Peace

Peace

“The American Peace Commissioners,” by Benjamin West.

[Only the American commissioners are portrayed, because the disgruntled British refused to pose for it.]

In 1763, England, like America in 1945, stood unequalled, all its enemies prostrate at its feet, all its war goals achieved, apparently able to proceed to do anything it wished. The end of the French and Indian War, known to England as the Seven Years War, had swept the French from the North American continent (also from India, but that part of the story does not concern us here.)

Twenty years later, in 1783, England, like America in 1972, signed a humiliating peace in order to extricate itself from an endless mess caused in large part by its own combination of arrogance, ignorance, and stupidity. What had started out as a simple police action to discipline the colonials had developed into a global dogfight that left the English financially broke, diplomatically isolated, and militarily fighting a host of European enemies. Nothing had gone as expected, planned or hoped. It all came down to a bitter peace negotiated in Paris but not really accepted.

(Had the British only known it, the hard lessons learned in losing the Revolutionary War were going to serve them well. In ten years’ time they would be enmeshed in 21 years of warfare against first revolutionary France, and then Napoleonic France, the result of which would be, again, total victory, this time leading to 100 years of economic and diplomatic dominance over Europe and, indeed, most of the world. But that was in the unseen future, and is also not part of our story here.)

Peace talks began in April 1782, after the American-French victory at Yorktown toppled the Tory government and brought in the Whigs, who had never been strong on coercion in the first place.

Since the war had become a world war, involving France, Spain and the Netherlands as well as the 13 colonies, Britain was going to have to make peace with one and all. As is often the case among allies, whether in victory or defeat, various members of the winning coalition had to keep close eyes on one another. And indeed, as it turned out, England signed four treaties, a separate peace agreement with each belligerent power. (One for all, all for one, and every man for himself.)

America’s alliance with France specified that neither party would make a separate peace without the consent of the other, and the French foreign minister, the Comte de Vergennes, wanted, and expected, that the Americans would coordinate their diplomatic strategy with the French. But the American delegation knew that the French king had allied himself with the British colonials for his own reasons, and might easily change without notice. They declined to allow the French monarchy to use them and their cause as a make-weight to improve its own diplomatic position. Instead, they negotiated independently, and to good effect.

Benjamin Franklin and John Jay obtained remarkably generous boundaries that extended all the way to the Mississippi, and John Adams secured economically important fishing rights. The American negotiators secured not only peace but every goal that Congress had set forth in 1779. Franklin wanted Britain to cede Quebec to avoid future conflicts between the two powers, but this he couldn’t obtain. Adams, Franklin, Jay, and Henry Laurens were able to sign preliminary articles of peace for the United States on November 30, 1782.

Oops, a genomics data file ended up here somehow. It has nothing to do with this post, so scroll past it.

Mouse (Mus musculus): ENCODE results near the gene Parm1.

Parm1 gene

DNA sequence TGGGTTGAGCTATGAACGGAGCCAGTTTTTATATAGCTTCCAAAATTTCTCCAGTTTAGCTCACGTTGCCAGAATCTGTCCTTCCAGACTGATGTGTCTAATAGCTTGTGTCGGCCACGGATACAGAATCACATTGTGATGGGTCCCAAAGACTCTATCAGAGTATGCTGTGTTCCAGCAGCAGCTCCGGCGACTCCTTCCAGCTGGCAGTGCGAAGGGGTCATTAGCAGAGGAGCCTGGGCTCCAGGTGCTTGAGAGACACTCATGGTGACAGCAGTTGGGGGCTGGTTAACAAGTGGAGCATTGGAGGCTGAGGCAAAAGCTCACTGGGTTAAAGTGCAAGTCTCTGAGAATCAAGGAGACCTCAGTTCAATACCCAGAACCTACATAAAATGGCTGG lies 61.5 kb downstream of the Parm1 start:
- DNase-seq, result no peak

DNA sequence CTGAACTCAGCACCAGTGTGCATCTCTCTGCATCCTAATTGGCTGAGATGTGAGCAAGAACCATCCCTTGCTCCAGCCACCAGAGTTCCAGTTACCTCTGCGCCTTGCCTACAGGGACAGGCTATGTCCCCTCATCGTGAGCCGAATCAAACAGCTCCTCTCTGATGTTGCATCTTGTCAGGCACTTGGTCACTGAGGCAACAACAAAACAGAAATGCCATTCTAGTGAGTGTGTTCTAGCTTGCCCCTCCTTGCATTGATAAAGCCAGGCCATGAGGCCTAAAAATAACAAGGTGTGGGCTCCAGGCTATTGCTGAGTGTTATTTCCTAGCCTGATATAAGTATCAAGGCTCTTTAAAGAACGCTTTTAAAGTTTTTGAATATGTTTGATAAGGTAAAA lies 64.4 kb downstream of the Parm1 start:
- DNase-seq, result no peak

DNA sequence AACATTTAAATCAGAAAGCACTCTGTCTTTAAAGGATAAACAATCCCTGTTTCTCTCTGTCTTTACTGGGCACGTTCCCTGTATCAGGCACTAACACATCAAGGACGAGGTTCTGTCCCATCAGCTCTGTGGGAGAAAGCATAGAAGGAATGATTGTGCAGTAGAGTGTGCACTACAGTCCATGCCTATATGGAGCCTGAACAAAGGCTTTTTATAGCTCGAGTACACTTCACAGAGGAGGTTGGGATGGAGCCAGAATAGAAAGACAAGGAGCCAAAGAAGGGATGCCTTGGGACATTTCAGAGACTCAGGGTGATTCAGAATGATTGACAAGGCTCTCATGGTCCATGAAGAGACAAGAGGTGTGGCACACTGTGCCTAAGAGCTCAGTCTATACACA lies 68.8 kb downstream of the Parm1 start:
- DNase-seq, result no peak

It was a good deal for the United States. The Treaty of Paris recognized the thirteen former colonies as free, sovereign and independent states, with agreed-upon territorial boundaries. It confirmed their right to fish on the Grand Banks off Newfoundland and in the Gulf of the St. Lawrence. Both parties agreed to impose no impediment to creditors attempting to recover valid debts. Congress was to “earnestly recommend” to state legislatures the restitution of estates, rights and property that belonged to British subjects, and would end prosecution of loyalists and confiscation of their property. All prisoners of war were to be set free, The Mississippi River would remain open both to British and American citizens, and any territories captured by either side after the treaty was signed would be restored without compensation.

It is true, America lost the privileges that it had automatically enjoyed as part of the British empire. This meant new restrictions on trade with British possessions, and, as we have seen, meant loss of protection from Muslim pirates in what are now Tunisia, Algeria and Libya. Also ahead was trouble over boundaries with the Spanish possessions, and difficulties getting the British to live up to their agreement to relinquish their posts on American territory. But these were problems that would be sorted out in time. The immediate American goals had been met, and the former colonies were free to try to turn themselves into a nation.

The final treaty was signed on September 3, 1783 by Adams, Franklin and Jay. On that day, Britain signed separate agreements with the other allies, as well, ceding East and West Florida to Spain, recovering captured Grenada, Montserrat and the Bahamas from the French and Spanish, exchanging captured territory with France, and returning Dutch possessions in the East Indies, captured in 1781, in exchange for trading privileges in the Dutch East Indies. The treaty was ratified by the American Congress of the Confederation on January 14, 1784 and by British Parliament on April 9, 1784.

The long war was officially over.

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